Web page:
A Change In How 1 Chinese Province Reports Coronavirus Adds Thousands Of Cases : Goats and Soda Hubei province has added "clinical cases" to the count — patients who exhibit all the symptoms of COVID-19, the disease caused by the coronavirus, but have either not been tested or tested negative.
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A Change In How 1 Chinese Province Reports Coronavirus Adds Thousands Of Cases

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A Change In How 1 Chinese Province Reports Coronavirus Adds Thousands Of Cases

A Change In How 1 Chinese Province Reports Coronavirus Adds Thousands Of Cases

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RACHEL MARTIN, HOST:

There are grim numbers coming out of China today. Health officials say there are more than 15,000 new cases of the coronavirus, and 254 people have died since yesterday. Almost all the new cases are in Hubei province, which is the center of the epidemic. NPR's Emily Feng is reporting this story. She joins us now from Shanghai.

Emily, so these numbers are just startling. Yesterday, the increase was about 1,600 new cases - today, more than 15,000. What's happening?

EMILY FENG, BYLINE: It all comes down with the difference in how they're counting cases now. It sounds very technical. It kind of is. But it has huge implications for how we understand where this outbreak is going. Basically, what happened was, about a week ago, health authorities in China decided that they were going to ask local provinces to give them four different types of numbers - confirmed cases of people with the virus, suspected cases, asymptomatic cases, meaning people were - had tested positive for the virus but weren't showing illness, and people who were showing symptoms of the illness but had not yet tested positive or could not be tested. Today, Hubei province became the first province to disclose the last category that I just mentioned, these so-called clinical cases. And because they are now disclosed (inaudible).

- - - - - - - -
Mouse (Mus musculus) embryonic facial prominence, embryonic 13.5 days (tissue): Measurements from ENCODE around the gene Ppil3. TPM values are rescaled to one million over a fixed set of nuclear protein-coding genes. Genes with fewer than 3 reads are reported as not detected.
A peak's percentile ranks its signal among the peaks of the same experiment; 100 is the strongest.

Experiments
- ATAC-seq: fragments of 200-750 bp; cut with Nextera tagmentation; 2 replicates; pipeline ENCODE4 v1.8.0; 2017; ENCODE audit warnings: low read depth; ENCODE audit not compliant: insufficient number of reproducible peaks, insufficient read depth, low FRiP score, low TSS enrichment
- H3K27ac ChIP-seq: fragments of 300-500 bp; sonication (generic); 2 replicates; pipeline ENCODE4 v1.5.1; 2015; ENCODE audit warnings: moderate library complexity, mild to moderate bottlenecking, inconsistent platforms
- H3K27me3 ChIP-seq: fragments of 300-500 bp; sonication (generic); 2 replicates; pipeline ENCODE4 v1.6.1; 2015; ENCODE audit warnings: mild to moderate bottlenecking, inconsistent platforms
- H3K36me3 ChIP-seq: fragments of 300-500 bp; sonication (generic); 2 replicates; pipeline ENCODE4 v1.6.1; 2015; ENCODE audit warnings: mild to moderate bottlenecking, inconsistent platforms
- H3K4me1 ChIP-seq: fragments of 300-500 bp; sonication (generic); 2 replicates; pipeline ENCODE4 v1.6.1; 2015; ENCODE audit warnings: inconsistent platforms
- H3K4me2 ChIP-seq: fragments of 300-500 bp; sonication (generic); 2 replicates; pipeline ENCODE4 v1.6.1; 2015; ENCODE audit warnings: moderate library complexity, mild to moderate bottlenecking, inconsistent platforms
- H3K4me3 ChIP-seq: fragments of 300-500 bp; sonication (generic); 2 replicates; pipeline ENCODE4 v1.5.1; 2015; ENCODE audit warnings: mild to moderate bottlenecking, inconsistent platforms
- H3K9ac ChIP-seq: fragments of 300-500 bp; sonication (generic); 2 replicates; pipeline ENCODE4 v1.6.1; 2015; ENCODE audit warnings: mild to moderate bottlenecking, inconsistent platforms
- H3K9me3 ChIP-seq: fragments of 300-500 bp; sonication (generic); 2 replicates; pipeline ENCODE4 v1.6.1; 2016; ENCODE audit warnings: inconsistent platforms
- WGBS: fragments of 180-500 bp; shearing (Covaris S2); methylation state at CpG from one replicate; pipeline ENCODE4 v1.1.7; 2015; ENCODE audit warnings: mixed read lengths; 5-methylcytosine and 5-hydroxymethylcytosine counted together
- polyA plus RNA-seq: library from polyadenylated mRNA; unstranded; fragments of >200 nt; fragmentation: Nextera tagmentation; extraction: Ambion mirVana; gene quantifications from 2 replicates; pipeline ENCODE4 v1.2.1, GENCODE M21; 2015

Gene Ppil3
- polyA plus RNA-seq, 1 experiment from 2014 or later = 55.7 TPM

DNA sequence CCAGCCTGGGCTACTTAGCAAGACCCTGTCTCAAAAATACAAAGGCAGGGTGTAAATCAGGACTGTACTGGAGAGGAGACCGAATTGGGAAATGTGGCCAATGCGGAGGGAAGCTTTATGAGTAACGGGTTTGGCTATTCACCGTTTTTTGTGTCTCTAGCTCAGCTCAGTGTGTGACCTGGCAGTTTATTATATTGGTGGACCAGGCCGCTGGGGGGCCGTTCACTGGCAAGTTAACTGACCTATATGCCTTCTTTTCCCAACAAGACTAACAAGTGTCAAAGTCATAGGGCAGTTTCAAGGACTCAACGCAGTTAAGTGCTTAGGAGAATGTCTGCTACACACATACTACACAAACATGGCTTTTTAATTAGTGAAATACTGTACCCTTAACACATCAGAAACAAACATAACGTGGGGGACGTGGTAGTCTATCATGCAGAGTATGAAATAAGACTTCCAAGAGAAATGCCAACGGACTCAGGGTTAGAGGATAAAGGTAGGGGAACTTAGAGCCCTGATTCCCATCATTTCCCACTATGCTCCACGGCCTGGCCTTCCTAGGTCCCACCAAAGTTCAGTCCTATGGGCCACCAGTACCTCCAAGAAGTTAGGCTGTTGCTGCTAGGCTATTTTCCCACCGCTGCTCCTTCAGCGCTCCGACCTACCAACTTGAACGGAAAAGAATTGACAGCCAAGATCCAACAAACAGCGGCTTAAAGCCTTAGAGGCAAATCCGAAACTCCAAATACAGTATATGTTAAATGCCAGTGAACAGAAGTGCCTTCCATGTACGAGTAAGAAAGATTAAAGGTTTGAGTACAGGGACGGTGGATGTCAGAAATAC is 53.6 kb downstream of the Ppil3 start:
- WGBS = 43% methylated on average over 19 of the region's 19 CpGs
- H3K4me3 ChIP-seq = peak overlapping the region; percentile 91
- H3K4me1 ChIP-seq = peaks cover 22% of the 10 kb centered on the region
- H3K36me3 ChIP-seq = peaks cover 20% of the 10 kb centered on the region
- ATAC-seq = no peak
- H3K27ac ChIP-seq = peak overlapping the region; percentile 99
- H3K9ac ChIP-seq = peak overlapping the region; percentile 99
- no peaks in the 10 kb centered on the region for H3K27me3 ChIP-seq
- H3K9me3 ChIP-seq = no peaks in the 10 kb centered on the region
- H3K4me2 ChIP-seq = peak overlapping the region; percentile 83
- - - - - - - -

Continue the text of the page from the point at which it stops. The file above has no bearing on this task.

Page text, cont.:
MARTIN: We're trying to get NPR's Emily Feng back. She is on the line from Shanghai talking about the new numbers out of China related to the coronavirus. There've been 15,000 new cases defined today, and 254 people have died. That is just since yesterday. We're trying to get Emily back on the line. Emily, can you hear me?

FENG: Oh, yeah. Sorry.

MARTIN: OK, you're back. That's OK.

FENG: I didn't realize I disconnected.

MARTIN: That's OK. We've got you back on the line. Can you explain this new way of counting the coronaviruses? Does that mean the disease is spreading more rapidly, or it sounds like they're just lowering the standard for how they're incorporating people into this category?

FENG: We don't know. The - what they're now disclosing are what they're calling clinical cases. These are people who display all the symptoms of the virus but either have not yet been officially tested or have been tested and have turned up negative. Hubei is the only province so far to do this. That's why we've seen that huge spike in numbers from Hubei province alone. Other provinces may follow.

But a big reason behind why they're now disclosing this new category of cases is because the testing kits that local governments have been using are running out. And to be honest, they're not very good. They often turn up negative results even when a person has the virus.

MARTIN: So, I mean, is this changing at all how the government is dealing with the epidemic?

FENG: We shall have to see. It's definitely turned the models upside down of when authorities in China thought this outbreak was going to peak. A few days ago, the country's top epidemiologist, Zhong Nanshan, said he expected the outbreak to peak sometime in late February, so just in two weeks' time. Now that we see the surge in numbers from Hubei, that model likely does not hold, and China's going to have to think of more long-term options of how to quarantine people and treat people as hospitals are overloaded.

MARTIN: So there's obviously this massive human toll with the coronavirus, but I know you have also been looking into the economic impact. What can you tell us?

FENG: Yeah. I'm actually on the streets of Shanghai right now, which is why the connection is so bad. But we've been visiting major electronics factories in Shanghai and around Shanghai. These factories supply things like our Apple iPhones and the electronics we use day to day. Unfortunately, they have not been able to restart because workers are currently under quarantine. They haven't been able to travel freely. Cities themselves are not taking migrant workers. And so we're seeing this huge slowdown of some of the biggest companies in China that have multinational clients whose products we use every day. So we are going to be feeling the impact as well from this outbreak.

MARTIN: NPR's Emily Feng reporting from Shanghai. Thank you, Emily.

FENG: Thanks, Rachel.

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